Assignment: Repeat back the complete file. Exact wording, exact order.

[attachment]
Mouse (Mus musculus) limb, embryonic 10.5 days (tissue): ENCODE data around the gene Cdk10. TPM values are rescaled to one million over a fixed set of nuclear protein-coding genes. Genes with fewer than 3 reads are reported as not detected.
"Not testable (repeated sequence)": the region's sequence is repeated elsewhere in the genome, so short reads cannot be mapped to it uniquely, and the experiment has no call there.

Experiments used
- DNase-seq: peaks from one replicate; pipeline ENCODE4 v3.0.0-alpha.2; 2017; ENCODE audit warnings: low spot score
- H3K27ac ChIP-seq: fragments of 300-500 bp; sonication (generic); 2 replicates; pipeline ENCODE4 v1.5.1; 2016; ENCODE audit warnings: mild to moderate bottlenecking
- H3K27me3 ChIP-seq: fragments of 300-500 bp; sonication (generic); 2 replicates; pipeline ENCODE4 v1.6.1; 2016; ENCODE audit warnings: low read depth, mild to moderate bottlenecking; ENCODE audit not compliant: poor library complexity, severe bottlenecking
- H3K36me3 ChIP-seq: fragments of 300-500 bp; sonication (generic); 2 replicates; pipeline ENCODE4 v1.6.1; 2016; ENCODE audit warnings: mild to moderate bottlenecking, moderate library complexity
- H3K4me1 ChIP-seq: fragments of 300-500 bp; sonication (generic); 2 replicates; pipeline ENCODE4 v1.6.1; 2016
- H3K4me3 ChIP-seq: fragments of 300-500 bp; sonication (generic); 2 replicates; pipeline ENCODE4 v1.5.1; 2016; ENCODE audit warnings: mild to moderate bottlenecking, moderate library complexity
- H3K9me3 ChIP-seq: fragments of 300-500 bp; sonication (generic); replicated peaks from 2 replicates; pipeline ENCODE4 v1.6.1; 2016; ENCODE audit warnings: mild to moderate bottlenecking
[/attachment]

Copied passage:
Mouse (Mus musculus) limb, embryonic 10.5 days (tissue): ENCODE data around the gene Cdk10. TPM values are rescaled to one million over a fixed set of nuclear protein-coding genes. Genes with fewer than 3 reads are reported as not detected.
"Not testable (repeated sequence)": the region's sequence is repeated elsewhere in the genome, so short reads cannot be mapped to it uniquely, and the experiment has no call there.

Experiments used
- DNase-seq: peaks from one replicate; pipeline ENCODE4 v3.0.0-alpha.2; 2017; ENCODE audit warnings: low spot score
- H3K27ac ChIP-seq: fragments of 300-500 bp; sonication (generic); 2 replicates; pipeline ENCODE4 v1.5.1; 2016; ENCODE audit warnings: mild to moderate bottlenecking
- H3K27me3 ChIP-seq: fragments of 300-500 bp; sonication (generic); 2 replicates; pipeline ENCODE4 v1.6.1; 2016; ENCODE audit warnings: low read depth, mild to moderate bottlenecking; ENCODE audit not compliant: poor library complexity, severe bottlenecking
- H3K36me3 ChIP-seq: fragments of 300-500 bp; sonication (generic); 2 replicates; pipeline ENCODE4 v1.6.1; 2016; ENCODE audit warnings: mild to moderate bottlenecking, moderate library complexity
- H3K4me1 ChIP-seq: fragments of 300-500 bp; sonication (generic); 2 replicates; pipeline ENCODE4 v1.6.1; 2016
- H3K4me3 ChIP-seq: fragments of 300-500 bp; sonication (generic); 2 replicates; pipeline ENCODE4 v1.5.1; 2016; ENCODE audit warnings: mild to moderate bottlenecking, moderate library complexity
- H3K9me3 ChIP-seq: fragments of 300-500 bp; sonication (generic); replicated peaks from 2 replicates; pipeline ENCODE4 v1.6.1; 2016; ENCODE audit warnings: mild to moderate bottlenecking